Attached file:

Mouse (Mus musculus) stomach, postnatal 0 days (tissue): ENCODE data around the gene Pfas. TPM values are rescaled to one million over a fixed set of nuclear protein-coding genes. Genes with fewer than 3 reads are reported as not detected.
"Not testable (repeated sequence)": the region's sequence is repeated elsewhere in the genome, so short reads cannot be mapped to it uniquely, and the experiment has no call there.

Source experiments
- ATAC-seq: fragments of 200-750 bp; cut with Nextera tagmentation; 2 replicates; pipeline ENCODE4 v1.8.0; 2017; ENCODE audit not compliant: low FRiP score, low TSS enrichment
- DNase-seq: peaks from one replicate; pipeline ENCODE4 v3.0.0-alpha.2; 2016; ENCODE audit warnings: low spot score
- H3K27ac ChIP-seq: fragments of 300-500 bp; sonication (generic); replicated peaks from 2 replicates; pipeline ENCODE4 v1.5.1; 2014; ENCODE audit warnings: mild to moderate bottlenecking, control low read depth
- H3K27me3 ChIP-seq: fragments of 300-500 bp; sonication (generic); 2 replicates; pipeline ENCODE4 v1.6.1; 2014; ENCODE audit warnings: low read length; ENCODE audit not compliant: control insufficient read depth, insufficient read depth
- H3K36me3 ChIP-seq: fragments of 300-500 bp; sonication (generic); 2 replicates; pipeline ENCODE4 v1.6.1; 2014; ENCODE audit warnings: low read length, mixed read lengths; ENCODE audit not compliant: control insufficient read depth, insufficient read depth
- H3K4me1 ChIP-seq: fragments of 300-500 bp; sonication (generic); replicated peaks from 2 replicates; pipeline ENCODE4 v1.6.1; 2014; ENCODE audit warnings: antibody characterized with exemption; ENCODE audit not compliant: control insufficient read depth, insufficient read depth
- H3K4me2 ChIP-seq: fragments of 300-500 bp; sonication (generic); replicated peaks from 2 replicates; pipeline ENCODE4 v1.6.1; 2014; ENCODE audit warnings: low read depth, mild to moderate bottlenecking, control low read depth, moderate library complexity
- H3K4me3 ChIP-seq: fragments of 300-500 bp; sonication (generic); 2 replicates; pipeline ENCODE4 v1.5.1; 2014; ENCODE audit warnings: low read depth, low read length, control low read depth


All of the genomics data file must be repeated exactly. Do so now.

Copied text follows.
Mouse (Mus musculus) stomach, postnatal 0 days (tissue): ENCODE data around the gene Pfas. TPM values are rescaled to one million over a fixed set of nuclear protein-coding genes. Genes with fewer than 3 reads are reported as not detected.
"Not testable (repeated sequence)": the region's sequence is repeated elsewhere in the genome, so short reads cannot be mapped to it uniquely, and the experiment has no call there.

Source experiments
- ATAC-seq: fragments of 200-750 bp; cut with Nextera tagmentation; 2 replicates; pipeline ENCODE4 v1.8.0; 2017; ENCODE audit not compliant: low FRiP score, low TSS enrichment
- DNase-seq: peaks from one replicate; pipeline ENCODE4 v3.0.0-alpha.2; 2016; ENCODE audit warnings: low spot score
- H3K27ac ChIP-seq: fragments of 300-500 bp; sonication (generic); replicated peaks from 2 replicates; pipeline ENCODE4 v1.5.1; 2014; ENCODE audit warnings: mild to moderate bottlenecking, control low read depth
- H3K27me3 ChIP-seq: fragments of 300-500 bp; sonication (generic); 2 replicates; pipeline ENCODE4 v1.6.1; 2014; ENCODE audit warnings: low read length; ENCODE audit not compliant: control insufficient read depth, insufficient read depth
- H3K36me3 ChIP-seq: fragments of 300-500 bp; sonication (generic); 2 replicates; pipeline ENCODE4 v1.6.1; 2014; ENCODE audit warnings: low read length, mixed read lengths; ENCODE audit not compliant: control insufficient read depth, insufficient read depth
- H3K4me1 ChIP-seq: fragments of 300-500 bp; sonication (generic); replicated peaks from 2 replicates; pipeline ENCODE4 v1.6.1; 2014; ENCODE audit warnings: antibody characterized with exemption; ENCODE audit not compliant: control insufficient read depth, insufficient read depth
- H3K4me2 ChIP-seq: fragments of 300-500 bp; sonication (generic); replicated peaks from 2 replicates; pipeline ENCODE4 v1.6.1; 2014; ENCODE audit warnings: low read depth, mild to moderate bottlenecking, control low read depth, moderate library complexity
- H3K4me3 ChIP-seq: fragments of 300-500 bp; sonication (generic); 2 replicates; pipeline ENCODE4 v1.5.1; 2014; ENCODE audit warnings: low read depth, low read length, control low read depth